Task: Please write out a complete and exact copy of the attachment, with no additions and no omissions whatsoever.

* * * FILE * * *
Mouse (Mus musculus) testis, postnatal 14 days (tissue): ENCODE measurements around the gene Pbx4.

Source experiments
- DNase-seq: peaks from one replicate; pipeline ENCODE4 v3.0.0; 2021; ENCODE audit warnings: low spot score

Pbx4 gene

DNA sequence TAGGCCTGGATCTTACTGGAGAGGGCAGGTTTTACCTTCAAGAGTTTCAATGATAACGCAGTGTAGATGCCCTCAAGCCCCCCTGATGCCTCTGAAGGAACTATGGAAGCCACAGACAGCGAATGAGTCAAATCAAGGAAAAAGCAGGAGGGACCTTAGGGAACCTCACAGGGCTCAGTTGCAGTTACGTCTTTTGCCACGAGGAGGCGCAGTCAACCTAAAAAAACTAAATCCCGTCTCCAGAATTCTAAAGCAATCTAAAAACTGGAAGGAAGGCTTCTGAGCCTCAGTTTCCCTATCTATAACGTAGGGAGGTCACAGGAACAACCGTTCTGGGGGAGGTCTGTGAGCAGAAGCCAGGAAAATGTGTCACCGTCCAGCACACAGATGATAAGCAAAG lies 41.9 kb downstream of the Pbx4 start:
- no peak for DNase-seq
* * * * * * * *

Mouse (Mus musculus) testis, postnatal 14 days (tissue): ENCODE measurements around the gene Pbx4.

Source experiments
- DNase-seq: peaks from one replicate; pipeline ENCODE4 v3.0.0; 2021; ENCODE audit warnings: low spot score

Pbx4 gene

DNA sequence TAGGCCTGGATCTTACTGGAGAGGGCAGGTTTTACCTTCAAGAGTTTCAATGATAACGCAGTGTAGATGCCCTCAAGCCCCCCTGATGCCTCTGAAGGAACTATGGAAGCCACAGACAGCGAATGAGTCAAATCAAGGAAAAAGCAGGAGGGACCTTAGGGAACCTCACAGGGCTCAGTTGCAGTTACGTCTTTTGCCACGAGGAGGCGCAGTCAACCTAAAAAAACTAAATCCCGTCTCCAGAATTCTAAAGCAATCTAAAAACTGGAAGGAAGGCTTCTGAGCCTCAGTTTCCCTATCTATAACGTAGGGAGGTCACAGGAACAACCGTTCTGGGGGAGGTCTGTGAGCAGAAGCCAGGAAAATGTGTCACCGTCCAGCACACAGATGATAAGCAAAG lies 41.9 kb downstream of the Pbx4 start:
- no peak for DNase-seq